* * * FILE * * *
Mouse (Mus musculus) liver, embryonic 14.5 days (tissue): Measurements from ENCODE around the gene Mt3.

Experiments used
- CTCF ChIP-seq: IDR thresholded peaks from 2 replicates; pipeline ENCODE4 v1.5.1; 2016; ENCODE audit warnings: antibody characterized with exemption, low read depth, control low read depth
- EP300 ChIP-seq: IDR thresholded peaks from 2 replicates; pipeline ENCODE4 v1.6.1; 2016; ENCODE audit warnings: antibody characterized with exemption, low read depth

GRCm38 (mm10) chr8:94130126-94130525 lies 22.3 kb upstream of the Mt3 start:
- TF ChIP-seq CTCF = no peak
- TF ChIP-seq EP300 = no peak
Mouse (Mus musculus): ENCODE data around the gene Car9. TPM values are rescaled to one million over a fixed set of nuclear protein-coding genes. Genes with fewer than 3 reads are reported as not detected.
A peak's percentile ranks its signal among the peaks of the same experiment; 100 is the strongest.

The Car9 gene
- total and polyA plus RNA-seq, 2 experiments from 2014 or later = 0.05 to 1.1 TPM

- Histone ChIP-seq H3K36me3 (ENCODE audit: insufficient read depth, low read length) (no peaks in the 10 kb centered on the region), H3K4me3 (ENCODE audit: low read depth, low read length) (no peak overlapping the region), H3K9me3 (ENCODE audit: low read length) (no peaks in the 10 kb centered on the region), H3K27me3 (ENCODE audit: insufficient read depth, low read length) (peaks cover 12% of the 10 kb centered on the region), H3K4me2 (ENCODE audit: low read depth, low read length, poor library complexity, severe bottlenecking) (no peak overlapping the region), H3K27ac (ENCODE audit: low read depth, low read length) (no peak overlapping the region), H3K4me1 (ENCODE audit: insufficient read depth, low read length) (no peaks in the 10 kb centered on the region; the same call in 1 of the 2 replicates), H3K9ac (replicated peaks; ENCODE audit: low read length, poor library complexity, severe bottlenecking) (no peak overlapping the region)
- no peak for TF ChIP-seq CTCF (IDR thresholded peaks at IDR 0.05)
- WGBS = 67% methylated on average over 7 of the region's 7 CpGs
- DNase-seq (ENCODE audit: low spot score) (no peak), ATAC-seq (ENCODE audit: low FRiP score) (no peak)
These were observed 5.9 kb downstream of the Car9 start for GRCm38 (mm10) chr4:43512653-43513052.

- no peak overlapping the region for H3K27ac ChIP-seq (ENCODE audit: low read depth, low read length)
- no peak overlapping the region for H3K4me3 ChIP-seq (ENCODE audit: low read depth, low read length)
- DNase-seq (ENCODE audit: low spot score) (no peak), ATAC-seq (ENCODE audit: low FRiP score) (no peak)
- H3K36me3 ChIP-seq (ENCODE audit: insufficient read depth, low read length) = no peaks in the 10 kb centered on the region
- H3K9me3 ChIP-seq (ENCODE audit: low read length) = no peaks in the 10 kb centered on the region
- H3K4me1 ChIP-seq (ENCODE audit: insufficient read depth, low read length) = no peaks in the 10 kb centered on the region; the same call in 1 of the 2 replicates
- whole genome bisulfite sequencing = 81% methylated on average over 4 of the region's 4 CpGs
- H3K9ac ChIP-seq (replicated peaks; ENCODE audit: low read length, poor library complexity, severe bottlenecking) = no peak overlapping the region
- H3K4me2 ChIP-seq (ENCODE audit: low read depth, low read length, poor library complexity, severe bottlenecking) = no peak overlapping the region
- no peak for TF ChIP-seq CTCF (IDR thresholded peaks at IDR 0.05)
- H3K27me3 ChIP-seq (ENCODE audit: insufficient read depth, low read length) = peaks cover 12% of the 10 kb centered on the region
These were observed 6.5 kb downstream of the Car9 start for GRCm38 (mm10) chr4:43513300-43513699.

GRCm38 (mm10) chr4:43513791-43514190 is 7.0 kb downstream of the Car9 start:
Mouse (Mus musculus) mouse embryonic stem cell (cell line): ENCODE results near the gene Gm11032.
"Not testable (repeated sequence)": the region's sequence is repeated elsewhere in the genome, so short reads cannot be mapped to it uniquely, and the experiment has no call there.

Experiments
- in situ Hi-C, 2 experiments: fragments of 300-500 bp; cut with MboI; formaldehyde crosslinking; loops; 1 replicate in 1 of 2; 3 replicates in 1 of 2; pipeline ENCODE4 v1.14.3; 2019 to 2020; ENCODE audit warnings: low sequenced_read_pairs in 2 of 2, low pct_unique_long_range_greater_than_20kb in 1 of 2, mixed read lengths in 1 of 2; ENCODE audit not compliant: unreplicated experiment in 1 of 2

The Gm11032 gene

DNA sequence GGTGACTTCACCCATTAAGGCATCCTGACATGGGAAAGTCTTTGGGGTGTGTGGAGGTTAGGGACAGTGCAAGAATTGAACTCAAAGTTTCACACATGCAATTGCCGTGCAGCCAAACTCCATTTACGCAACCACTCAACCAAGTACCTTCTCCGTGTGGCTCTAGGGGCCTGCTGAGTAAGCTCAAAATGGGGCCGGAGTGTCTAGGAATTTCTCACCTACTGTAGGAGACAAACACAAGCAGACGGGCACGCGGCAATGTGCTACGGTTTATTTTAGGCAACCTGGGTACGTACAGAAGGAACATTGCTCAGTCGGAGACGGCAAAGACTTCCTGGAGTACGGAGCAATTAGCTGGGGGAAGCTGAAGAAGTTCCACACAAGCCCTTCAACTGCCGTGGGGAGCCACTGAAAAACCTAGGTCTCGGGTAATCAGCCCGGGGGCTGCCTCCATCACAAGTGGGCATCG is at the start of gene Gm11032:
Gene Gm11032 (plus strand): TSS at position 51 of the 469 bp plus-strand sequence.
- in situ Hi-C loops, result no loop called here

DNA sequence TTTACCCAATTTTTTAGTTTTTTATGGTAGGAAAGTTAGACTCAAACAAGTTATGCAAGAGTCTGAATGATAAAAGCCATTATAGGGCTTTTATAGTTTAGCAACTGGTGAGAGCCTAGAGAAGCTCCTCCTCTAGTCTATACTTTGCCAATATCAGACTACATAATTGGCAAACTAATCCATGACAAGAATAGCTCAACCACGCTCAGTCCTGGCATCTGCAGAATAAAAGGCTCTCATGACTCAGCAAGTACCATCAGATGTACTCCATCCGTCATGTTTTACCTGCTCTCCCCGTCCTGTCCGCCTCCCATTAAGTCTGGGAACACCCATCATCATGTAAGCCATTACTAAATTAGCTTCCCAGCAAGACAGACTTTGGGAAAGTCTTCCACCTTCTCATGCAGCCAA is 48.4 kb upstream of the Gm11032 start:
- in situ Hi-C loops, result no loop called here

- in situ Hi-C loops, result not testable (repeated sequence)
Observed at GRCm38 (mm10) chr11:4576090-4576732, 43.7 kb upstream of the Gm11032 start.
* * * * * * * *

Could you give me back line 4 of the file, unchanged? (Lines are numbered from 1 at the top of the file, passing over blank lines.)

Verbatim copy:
- EP300 ChIP-seq: IDR thresholded peaks from 2 replicates; pipeline ENCODE4 v1.6.1; 2016; ENCODE audit warnings: antibody characterized with exemption, low read depth